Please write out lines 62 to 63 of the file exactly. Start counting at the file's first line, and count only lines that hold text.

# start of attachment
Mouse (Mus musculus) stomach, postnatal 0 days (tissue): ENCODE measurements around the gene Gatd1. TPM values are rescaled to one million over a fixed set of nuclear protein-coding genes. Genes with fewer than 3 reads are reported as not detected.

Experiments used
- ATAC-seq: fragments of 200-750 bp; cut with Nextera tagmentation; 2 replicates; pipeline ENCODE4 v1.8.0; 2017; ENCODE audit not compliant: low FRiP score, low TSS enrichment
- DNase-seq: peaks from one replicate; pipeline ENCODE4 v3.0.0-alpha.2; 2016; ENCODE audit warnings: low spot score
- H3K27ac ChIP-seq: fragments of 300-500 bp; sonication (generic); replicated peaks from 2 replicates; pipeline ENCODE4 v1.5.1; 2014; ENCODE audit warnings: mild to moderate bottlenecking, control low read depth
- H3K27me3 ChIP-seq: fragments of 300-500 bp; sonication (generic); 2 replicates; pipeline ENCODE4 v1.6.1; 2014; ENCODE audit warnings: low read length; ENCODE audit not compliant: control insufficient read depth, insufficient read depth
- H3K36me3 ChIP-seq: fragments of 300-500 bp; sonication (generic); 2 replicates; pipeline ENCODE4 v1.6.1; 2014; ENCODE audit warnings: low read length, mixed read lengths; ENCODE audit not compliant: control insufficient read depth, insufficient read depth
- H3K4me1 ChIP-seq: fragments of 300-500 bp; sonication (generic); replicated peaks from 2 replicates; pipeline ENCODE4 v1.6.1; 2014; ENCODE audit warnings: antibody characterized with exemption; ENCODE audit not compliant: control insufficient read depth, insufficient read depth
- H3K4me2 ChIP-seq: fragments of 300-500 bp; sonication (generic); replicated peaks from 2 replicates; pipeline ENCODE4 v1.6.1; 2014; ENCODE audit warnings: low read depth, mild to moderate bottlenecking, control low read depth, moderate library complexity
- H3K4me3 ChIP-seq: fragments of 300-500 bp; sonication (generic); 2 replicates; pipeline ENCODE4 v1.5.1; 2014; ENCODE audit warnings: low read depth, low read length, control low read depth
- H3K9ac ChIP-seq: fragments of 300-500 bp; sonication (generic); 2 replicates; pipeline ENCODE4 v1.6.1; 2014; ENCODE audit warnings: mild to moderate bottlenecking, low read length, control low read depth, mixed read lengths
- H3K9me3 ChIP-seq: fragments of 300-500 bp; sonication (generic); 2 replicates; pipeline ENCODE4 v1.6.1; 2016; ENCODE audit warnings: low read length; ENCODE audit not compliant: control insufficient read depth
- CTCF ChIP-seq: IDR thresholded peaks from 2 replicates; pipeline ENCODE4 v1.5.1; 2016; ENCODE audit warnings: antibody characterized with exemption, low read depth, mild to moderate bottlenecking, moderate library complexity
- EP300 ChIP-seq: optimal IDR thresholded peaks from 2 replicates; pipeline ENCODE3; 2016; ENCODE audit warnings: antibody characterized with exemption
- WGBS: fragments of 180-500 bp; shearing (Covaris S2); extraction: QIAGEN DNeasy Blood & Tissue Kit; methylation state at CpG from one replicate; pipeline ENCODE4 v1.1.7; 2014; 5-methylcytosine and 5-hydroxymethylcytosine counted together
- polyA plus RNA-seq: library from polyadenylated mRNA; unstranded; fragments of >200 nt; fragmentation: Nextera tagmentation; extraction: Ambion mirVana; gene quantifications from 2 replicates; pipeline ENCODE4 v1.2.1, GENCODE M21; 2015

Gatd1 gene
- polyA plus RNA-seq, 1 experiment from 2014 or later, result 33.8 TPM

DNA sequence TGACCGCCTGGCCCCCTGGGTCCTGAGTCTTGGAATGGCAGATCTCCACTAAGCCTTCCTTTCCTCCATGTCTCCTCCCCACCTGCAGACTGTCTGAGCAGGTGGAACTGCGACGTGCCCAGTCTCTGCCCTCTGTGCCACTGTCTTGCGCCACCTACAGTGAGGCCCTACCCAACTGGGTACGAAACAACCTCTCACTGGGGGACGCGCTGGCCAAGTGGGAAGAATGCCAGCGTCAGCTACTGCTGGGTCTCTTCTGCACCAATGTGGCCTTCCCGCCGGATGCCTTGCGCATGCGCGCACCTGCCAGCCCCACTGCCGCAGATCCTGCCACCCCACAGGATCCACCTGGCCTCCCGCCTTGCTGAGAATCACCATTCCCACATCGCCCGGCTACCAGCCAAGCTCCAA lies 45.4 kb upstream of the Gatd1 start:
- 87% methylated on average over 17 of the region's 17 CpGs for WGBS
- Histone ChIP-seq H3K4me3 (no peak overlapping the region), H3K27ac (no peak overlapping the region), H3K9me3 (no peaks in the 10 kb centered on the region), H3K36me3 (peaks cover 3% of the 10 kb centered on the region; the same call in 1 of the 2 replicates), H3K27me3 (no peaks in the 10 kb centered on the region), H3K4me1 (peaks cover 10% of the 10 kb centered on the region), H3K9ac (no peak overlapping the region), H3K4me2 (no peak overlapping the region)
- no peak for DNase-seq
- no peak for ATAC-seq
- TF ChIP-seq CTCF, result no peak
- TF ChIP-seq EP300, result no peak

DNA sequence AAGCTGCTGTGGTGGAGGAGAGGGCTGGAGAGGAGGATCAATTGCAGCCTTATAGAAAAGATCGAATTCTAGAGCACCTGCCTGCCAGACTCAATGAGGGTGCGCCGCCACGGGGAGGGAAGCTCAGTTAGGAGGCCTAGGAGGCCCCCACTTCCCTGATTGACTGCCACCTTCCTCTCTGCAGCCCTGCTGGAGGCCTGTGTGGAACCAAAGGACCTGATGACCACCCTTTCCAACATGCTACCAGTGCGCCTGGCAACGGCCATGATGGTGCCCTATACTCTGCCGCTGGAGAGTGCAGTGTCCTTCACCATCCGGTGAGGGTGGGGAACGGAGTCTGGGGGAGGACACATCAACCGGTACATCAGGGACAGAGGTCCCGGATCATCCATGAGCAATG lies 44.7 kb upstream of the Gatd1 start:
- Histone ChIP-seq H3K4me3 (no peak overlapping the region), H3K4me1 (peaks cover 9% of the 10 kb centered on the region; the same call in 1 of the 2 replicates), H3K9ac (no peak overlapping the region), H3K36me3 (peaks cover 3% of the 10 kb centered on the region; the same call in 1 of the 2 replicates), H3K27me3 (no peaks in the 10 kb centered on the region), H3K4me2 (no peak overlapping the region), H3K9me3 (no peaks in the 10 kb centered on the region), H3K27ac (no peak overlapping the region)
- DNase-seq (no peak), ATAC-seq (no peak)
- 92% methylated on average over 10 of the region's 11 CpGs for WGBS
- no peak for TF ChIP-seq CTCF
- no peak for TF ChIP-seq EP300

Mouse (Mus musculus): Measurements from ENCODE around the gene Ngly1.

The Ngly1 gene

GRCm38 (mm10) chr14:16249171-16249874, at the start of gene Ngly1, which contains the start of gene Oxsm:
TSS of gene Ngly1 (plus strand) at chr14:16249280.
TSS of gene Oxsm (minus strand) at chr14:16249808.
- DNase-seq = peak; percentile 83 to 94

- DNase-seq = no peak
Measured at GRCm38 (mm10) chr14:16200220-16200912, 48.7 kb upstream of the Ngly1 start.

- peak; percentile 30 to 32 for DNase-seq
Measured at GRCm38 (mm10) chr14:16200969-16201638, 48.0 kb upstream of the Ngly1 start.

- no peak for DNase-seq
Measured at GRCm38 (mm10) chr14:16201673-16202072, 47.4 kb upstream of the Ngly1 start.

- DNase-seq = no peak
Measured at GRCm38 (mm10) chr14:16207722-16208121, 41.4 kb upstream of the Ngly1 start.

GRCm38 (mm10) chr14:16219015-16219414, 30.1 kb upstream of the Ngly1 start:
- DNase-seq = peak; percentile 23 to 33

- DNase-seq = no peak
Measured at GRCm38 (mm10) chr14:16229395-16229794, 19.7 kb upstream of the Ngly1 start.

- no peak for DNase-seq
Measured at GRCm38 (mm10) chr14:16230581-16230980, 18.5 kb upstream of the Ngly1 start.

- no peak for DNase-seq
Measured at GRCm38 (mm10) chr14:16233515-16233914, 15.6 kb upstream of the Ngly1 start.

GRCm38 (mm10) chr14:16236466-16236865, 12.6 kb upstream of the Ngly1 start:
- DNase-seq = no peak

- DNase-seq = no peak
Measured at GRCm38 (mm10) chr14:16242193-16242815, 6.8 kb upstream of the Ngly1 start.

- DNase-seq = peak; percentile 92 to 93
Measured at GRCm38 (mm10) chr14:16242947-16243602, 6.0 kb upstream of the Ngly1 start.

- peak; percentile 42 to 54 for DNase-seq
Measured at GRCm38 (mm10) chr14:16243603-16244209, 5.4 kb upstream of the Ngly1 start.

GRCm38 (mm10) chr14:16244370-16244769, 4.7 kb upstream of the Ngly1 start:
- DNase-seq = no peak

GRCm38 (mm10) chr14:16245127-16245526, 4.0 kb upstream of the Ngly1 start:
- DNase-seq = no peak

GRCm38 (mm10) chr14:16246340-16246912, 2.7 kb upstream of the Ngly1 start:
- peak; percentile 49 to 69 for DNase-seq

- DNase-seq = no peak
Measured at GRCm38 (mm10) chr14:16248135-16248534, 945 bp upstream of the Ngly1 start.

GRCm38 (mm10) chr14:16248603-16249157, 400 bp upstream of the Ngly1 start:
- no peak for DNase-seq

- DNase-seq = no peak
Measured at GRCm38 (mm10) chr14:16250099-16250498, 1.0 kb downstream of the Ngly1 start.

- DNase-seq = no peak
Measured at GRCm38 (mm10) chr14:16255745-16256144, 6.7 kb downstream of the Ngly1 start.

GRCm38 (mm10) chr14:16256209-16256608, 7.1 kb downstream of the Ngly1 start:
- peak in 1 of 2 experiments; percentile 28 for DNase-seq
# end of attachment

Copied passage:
GRCm38 (mm10) chr14:16244370-16244769, 4.7 kb upstream of the Ngly1 start:
- DNase-seq = no peak